Caulfield asks a relevant question in today’s Frazz (AMS), and he’s got the excuse of being just a little feller who hasn’t been through this often enough to recognize that the pattern pretty much works the same both ways.
Once he’s done a little jet travel, pulled some all-nighters in college or simply lived through more moves in and out of Daylight Saving Time he’ll know that the reaction doesn’t kick in until the second day.
In Arlo and Janis (AMS), by contrast, Janis is old enough to get it, and Arlo is old enough to know when his wife is starting an actual conversation and when she’s simply looking for a bit of sympathy.
Better that the days, rather than the marriage, get shorter.
Shorter days aren’t bad for everyone, as Maria Scrivan points out, justifying her feature’s name, Half Full (AMS), at least for Drac. Frankie obviously sees the seasonal change as Half Empty.
Dark Side of the Horse (AMS) seems to live alone, giving him the freedom to take his time in adjusting, though we see him riding elevators often enough to suspect he has some sort of job.
The shifts in and out of DST take place at 2 AM on a Sunday, so that the impact hits on Monday. Seems like we’d do better if it changed in the wee hours of Saturday so that at least some people would have been through the worst of the lag by the time they had to head for work.
I realize this is not the only possible solution to the whole thing.
Though if I were going to choose an improbable solution, I’d go along with the one from F-Minus (AMS).
Assuming, of course, that he is actually awake and not simply dreaming the strangest dream he ever dreamed before.
More likely, he’ll actually wake up and find himself in Christopher Weyant‘s world, though if he calls for an appointment today they’ll tell him they have an opening the second week of February, but he won’t actually get to see his doctor and will have to tell his problem to one of the PAs.
Wit all doo respeck to PA’s, mind you, and none at all to medical corporations that impose time limits and patient-load quotas on MD’s.
It’s not an issue of expertise but one of continuity of care, and I wouldn’t mind seeing a PA if it were the same PA every time.
I used to go to a GP, but then I found myself going to a family doctor and now I see a PCP, which I thought was something that unethical dealers sprinkled on skunkweed. But I digress.
I can, however, make a smooth segue from angel dust to layoffs, since both are bummers. Alex made me laugh and shudder, because AI is indeed well-positioned to simulate corporate sympathy in a “headcount reduction program,” which I think is a better euphemism than “culling the herd.”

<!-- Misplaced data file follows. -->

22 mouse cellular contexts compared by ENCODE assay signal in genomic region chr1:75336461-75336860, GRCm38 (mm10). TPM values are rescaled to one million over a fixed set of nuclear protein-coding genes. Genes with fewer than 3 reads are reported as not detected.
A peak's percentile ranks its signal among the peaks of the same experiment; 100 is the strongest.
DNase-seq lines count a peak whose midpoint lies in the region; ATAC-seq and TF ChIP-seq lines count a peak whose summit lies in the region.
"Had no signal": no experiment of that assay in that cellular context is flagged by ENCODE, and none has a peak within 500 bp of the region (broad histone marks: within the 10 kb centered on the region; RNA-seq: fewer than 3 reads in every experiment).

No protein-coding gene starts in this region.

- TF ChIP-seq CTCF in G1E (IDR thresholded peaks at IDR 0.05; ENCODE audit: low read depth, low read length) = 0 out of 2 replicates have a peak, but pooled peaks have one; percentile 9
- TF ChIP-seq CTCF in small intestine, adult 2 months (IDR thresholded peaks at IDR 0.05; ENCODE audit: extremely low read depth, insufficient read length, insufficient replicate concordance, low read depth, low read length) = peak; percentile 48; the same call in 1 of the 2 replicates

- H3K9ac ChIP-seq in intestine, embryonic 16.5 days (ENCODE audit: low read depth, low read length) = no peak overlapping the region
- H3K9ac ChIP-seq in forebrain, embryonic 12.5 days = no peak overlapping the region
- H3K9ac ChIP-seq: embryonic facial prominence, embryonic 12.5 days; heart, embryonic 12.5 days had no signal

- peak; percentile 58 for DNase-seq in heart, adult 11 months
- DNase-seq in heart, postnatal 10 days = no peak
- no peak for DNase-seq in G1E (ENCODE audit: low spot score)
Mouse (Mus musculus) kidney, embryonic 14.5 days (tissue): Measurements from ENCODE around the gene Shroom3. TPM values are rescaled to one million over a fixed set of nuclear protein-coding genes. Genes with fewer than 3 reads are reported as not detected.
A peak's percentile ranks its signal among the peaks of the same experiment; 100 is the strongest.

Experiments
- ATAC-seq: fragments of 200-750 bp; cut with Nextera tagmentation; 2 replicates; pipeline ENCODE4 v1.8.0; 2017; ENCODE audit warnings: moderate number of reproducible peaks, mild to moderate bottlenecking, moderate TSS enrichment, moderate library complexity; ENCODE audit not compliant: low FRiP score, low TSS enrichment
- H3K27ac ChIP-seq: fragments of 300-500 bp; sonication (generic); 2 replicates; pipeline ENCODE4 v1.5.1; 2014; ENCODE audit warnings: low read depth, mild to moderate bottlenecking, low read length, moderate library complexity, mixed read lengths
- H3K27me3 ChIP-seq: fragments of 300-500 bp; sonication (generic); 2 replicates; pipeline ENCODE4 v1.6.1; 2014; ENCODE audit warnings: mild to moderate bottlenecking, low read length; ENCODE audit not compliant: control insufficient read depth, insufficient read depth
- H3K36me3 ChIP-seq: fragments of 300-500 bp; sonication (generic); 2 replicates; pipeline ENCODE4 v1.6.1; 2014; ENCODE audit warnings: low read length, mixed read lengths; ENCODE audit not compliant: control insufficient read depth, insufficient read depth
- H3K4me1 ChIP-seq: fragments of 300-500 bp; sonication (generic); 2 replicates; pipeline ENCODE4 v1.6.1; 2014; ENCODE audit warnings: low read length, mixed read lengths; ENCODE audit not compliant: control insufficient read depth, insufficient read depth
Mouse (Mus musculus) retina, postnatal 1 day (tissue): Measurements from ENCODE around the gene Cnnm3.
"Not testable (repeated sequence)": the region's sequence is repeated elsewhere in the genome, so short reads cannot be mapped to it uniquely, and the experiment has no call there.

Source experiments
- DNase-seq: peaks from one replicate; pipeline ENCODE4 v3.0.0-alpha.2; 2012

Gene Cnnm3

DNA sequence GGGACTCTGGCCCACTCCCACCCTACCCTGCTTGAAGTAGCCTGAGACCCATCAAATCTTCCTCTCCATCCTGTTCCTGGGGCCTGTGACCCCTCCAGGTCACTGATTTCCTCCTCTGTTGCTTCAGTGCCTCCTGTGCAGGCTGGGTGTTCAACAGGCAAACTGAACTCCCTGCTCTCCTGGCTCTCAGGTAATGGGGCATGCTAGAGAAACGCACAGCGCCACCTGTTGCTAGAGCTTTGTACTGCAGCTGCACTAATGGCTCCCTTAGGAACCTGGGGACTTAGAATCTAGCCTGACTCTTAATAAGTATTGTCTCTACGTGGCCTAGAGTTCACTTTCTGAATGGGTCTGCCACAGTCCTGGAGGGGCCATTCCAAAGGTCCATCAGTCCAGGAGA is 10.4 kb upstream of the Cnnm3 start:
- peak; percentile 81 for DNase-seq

News of the changes at the Washington Post — which include a headcount reduction program through buyouts — reminded me of one of my former papers.
They offered x-number of buyouts in each department, awarded on the basis of seniority, which is how you get rid of your most expensive employees and leave yourself with a staff of rookies who don’t know the ropes but work cheap.
Marketing had one, which I was dumb enough to put in for. Turned out our department head had seniority and also wanted off the creeping meatball.
Buyouts include costly severance packages — I’d have gotten six months pay — but by keeping applications and awards secret, they found out who else, with enough harassment, might be induced to quit for free.
So they put the ol’ grinders right to me, but then they gave me a little sheet cake and punch party in the breakroom, with the sincere farewells that Cyrus plans to assign to AI in the future.
So it goes.
Juxtaposition of the Say What?
Wiley’s always been a little suspicious of friendly people who throw one arm around your shoulder while their other hand is slipping into your pocket, and I suspect it’s not so much that he doesn’t understand either the stock market or cryptocurrency as it is that he does.
Both depend heavily not on tangible, material value but on purported value, which is largely a matter of having confidence in their systems.
Which explains why the people who persuade investors to have faith are known as confidence men.
Over on the political side, Michael Ramirez (Creators) adds to the flood of cartoons about college kids saying ill-considered things, but doubles down by not only criticizing college administrators for not imposing cancel culture on students but accuses them of actually featuring such things in the curriculum.
Yesterday, someone else was going off on a student at the University of Pennsylvania for absurd, intemperate remarks, so I looked it up and it turns out she is one of 24,806 students there. Granted, it’s not hard to find a needle in a haystack if the needle has a bullhorn and won’t shut up.
Still, don’t blame UPenn: One of their students went on to become president, and I’m sure they’re proud to claim him.
Most of the commentators who criticize college students have, themselves, been to college, but they seem to be promoting a raccoon-coat-boola-boola image that was likely bogus even back when it was nominally fashionable.
It reminds me of “Okie from Muskogee,” in which non-collegiate people were assured that good college students “still respect the college dean.”
I met my dean once, for about five minutes, senior year, to get a waiver when it turned out that I had overcut phys ed my freshman year and would have to take it over to graduate.
I ran into Father Hesburgh several times, however, and we respected him mostly because he respected us.
I guess you had to be there.
And to be honest about it.
Finally — perhaps tragically so — the Argyle Sweater (AMS) shows a sign of autumn that hadn’t occurred to me.
I guess I kind of thought of the JGG as the Hulk’s more laid back, mellow brother. I never pictured him as J. Alfred Rootrot.
In the store the women come and go,
Seeking juicy tangelos.